Tuesday, March 17, 2015

Lucky Enough

One thing that I have realized since Emory rolled into town is that dressing a red head for the holidays often proves to be difficult.  While most kids are dressed in bright reds and pinks for Christmas, Valentine's Day and The 4th of July, I go on a wild goose chase trying to find something just as jolly, heart themed, or patriotic that doesn't clash with those red ringlets.  So far, we've completely gone off the mark, opting for  navy most of the time.  

Fall holidays bring woes of their own.  Pumpkins?  Nope.  That easy go-to orange jack-o-lantern t-shirt I always turned to with James is a no-go for Em.  So again, I start my search for that "festive find" early hoping to stumble upon something that represents the holiday but doesn't make her look Gothic.  

Sounds easy enough, right?  I could choose green at Christmas, a light pink will pass on Valentine's Day, mix in some red with a blue and white dress on The 4th, wear black instead of orange.  Yeah, I get it...YOU TRY IT!!

Oh, but St. Patrick's Day (in my mind the doors of  Heaven are opening and angels are singing).  Now that's the girl's holiday! 

A day where emerald green is everywhere you look...and she rocks it!!  Her hair, her fair skin, her name, her temperament all align with the stars and shamrocks on March 17th.

Then there's James, who, on his best day, is quite picky about the most random things he wears.  Like the buttons on his shirt or the draw string on his shorts.  The size of the arm holes or the number of pockets he either does or does not have access to. 

Today, James was stressing about the green.  Apparently, when his teachers reminded the class to wear green to school on St. Patrick's Day, the instructions processed in James' head as "wear green...everybody will wear green...don't be the left out loser...wear green, only green...MUST BE ALL GREEN...HEAD TO TOE GREEN".  And, of course, I was not made aware of this ALL GREEN ultimatum until this morning...with approximately 15 minutes to finish breakfast, get dressed, get in the car, get the kids to school and to a morning meeting that started promptly in 17 minutes.  Thankfully, Eddie talked him off the ledge and he settled with his St. Patrick's Day shirt, green underwear and green socks. (As I type this, I am now stressing that he will be compelled to show off that green underwear at school.  But that's just a risk you take to survive a morning in the Foy House.)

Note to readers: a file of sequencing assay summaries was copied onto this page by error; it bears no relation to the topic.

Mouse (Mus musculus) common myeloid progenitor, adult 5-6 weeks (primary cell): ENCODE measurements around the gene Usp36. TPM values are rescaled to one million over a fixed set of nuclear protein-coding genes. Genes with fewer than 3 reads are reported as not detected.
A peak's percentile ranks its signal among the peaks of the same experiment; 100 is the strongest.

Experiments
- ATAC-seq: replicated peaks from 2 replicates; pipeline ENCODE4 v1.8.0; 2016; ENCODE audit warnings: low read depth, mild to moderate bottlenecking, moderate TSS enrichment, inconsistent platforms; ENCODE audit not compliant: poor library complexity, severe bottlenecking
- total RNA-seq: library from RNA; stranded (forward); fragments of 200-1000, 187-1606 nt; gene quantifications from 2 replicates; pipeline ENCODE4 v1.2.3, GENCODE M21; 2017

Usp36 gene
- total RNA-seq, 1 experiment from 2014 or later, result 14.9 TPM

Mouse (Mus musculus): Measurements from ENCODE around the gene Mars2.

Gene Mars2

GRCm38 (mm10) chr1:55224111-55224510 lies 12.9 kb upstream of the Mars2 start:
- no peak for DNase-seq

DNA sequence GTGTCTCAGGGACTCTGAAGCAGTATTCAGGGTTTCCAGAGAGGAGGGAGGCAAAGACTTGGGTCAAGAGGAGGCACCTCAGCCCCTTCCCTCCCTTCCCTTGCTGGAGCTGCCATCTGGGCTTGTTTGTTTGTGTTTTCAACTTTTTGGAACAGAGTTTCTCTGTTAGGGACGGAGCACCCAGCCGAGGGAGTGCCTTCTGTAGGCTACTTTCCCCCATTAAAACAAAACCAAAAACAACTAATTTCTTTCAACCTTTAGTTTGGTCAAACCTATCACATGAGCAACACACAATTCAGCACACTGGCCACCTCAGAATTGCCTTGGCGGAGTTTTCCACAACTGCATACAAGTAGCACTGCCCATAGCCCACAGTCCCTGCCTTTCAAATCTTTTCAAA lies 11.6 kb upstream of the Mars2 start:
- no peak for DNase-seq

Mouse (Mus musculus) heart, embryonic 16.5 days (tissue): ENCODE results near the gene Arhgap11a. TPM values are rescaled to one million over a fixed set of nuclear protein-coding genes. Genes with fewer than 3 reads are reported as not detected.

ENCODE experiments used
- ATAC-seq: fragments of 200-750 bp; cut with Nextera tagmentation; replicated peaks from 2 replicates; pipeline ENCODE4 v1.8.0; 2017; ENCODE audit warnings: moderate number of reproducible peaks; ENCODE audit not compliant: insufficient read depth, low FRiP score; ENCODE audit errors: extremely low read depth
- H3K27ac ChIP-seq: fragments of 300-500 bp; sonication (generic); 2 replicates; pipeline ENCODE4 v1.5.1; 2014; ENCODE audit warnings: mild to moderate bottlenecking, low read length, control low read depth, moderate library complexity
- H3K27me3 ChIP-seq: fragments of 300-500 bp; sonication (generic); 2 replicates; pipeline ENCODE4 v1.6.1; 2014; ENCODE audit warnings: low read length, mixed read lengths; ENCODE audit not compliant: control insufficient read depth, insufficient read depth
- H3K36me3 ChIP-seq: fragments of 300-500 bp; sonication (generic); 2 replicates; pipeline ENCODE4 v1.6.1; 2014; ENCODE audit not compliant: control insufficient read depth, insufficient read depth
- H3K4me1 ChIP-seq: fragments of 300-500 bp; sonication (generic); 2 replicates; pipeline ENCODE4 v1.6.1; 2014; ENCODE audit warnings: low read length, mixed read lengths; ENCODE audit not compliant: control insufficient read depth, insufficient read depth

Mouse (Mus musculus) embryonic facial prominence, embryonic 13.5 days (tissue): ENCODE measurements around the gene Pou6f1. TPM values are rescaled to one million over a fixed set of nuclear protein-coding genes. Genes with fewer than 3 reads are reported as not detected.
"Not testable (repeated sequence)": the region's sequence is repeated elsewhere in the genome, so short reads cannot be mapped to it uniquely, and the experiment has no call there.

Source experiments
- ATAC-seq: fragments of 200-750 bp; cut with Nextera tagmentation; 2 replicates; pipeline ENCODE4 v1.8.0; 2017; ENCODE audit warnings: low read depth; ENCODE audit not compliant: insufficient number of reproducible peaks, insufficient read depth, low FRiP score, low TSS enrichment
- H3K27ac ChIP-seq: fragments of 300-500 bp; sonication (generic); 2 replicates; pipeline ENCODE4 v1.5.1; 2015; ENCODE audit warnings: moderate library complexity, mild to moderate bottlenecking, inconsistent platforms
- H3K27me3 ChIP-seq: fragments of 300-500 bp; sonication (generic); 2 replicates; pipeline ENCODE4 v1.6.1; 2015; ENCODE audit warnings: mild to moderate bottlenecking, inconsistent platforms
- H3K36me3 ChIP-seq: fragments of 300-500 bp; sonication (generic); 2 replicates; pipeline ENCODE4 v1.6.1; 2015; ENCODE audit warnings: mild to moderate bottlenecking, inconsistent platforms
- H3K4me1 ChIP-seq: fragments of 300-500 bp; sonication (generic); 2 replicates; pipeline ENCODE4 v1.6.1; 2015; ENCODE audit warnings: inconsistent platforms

Convincing a 4-year-old, who is adamant about wearing ALL GREEN, to wear anything else in a 2 to 5 minute window???? 
Now that's the Luck of the Irish ladies and gentlemen. 
(Well done Eddie).
 Thanks to Kids Kute Kreations for James' "Pinch Proof" shirt and Emory's Shamrock shirt with matching chevron skirt.  

Sunday, March 15, 2015

What It's Really Like Pulling for a "Bubble Team"

Most people know that I’m a North Carolina State fan.  I didn’t go to college there and acquire the allegiance; nor am I the bandwagon fan that hitched a ride with the “popular team”.  I’ve always been a State fan.  When most kids were getting bedtime stories about fairytales and castles, I was getting a history lesson on a different kind of Cinderella story, where Lorenzo Charles and Dereck Whittenburg played the leading roles. I likened Monte Towe and Tommy Burleson to our founding fathers. My stuffed animals would run the triangle-and-two (which, as a child, just meant running up and down the court as I, the coach, yelled ‘triangle and two’).  I think I might have learned to spell "Corchiani" before I learned to spell my full name. 


Most of the time, the ‘playlist’ at the Lane House consisted of the Wolfpack’s fight song, the “Red and White” song, and a western sounding song I’ve never heard anyone but my dad sing about the 1983 basketball team.  My family photo album even had a 1983 team photo alongside my baby picture, both signed by Coach Valvano himself.